Figure 1 (A-D): (A) Axial T1 images of upper abdomen showing a circumscribed lesion (arrow) in the right subphrenic region along the posterior surface of the right lobe of liver. On T2W fat saturated images (B and C), it is hyperintense. (D) Axial T1 fat suppressed image of the pelvis showing extensive bilateral pelvic endometriosis with bilateral endometriomas (arrow). Additionally, hypointense endometriosis implant in the rectouterine pouch can be seen (curved arrow)

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Figure 2 (A-D): (A-C) Diffsion weighted imaging at b = 0, 400, and 800 shows lesion to be hyperintese (arrow) with patchy hypointensity on ADC images (D) suggestive of restricted diffusion

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Despite laparotomy being the preferred treatment in endometriosis, laparoscopy was done as the patient was nulliparous. With the preoperative diagnosis of SDE, there was change in the standard laparoscopic technique from the standard two to three port incision. Plaque-like endometriotic implant was present under the right hemidiaphragm. It was involving its partial thickness, which was then electrocoagulated. There was no pneumothorax. Postoperative period was uneventful and the patient was discharged after 5 days. After discharge, medical management was continued with combined oral contraceptive pills and GnRH agonists. On follow-up, patient was relieved of the shoulder pain; however, there was persistence of the dysmenorrhea.

   Discussion Top

Endometriosis is a common cause of dysmenorrhea, infertility and dyspareunia in the females of reproductive age group. Usually, endometriosis implants are present in the pelvis and most commonly involve the ovaries (also referred as endometriomas); however, it can occur at other extrapelvic sites.[1],[2],[3],[4] Endometriosis is postulated to be the result of retrograde menstruation leading to the tracking of the menstrual blood along the usual pathways of circulation of the peritoneal fluid, which explains the pelvic preponderance of these implants.[5]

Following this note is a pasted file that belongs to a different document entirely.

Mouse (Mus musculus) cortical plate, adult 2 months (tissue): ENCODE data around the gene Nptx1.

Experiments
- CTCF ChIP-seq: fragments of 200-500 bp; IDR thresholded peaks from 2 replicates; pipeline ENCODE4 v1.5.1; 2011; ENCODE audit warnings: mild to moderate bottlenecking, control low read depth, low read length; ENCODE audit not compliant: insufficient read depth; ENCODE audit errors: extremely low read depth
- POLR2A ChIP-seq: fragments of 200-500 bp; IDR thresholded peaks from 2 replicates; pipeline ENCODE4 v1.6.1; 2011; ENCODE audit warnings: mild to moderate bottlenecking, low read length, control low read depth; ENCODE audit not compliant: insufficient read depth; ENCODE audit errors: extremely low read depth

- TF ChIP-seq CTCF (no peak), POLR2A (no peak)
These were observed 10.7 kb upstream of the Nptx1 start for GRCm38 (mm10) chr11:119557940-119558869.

SDE is an extremely rare entity and is usually seen concomitantly with deep pelvic endometriosis.[2],[4],[5] It may remain asymptomatic or can lead to cyclical pain in the epigastrium, chest, or occasionally manifests as referred pain to the shoulder.[4],[5]

SDE, similar to other extrapelvic sites, may remain elusive on imaging. Its diagnosis is usually established on the surgery performed either based on clinical suspicion or incidentally during the exploration performed for the endometriosis implants elsewhere. SDE implants may be either superficially adherent to the under surface of the diaphragm or there can be transmural involvement, leading to the catamenial pneumo or hemothorax. Such potential life threatening complications makes this condition a definite indication for surgery, unlike at other sites, which are initially managed conservatively. Laparotomy is the mainstay of treatment in endometriosis. However, minimally invasive laparoscopic techniques are preferred wherever feasible, especially in indeterminate cases due to less morbidity. However, SDE is one of the extrapelvic sites where laparotomy is favored over laparoscopy. This is explained by the optimal visualization of the posterior part of the diaphragm due to the adequate mobilization of the liver during laparotomy, which otherwise may remain hidden on the laparoscopy performed through standard conventional umbilical port.

Despite SDE being a definite surgical indication, pre-operative diagnosis is beneficial as it ensures complete resection in addition to modifying the surgical technique. Ultrasonography has poor sensitivity in the diagnosis of SDE due to the reverberation artefacts from the air-filled lung parenchyma, especially if the implants are of smaller size. MRI is the imaging modality of choice in suspected endometriosis including EPE due to its superior contrast resolution and multiplanar capabilities.[6] In a classical case, endometriosis is usually hyperintense on T1WI due to subacute hemorrhage with hypointesity on T2WI. This hypointensity on T2WI, also referred as “T2 shading” occurs due to repeated hemorrhages with consequent differential settling of blood depending on its stage of evolution. Quite striking in endometriosis is the T2 hypointense rim, which occurs due to hemosiderin deposition. However, this classical finding is usually seen in endometriomas whereas deep pelvic or EPE may have variable signal intensity and are usually hypointense on both T1 and T2 due to intense desmoplastic reaction with fibromuscular proliferation. Enhancement pattern of endometriosis is nonspecific and is governed by the relative propensity of inflammation, glandular, and fibrotic component.[3],[7]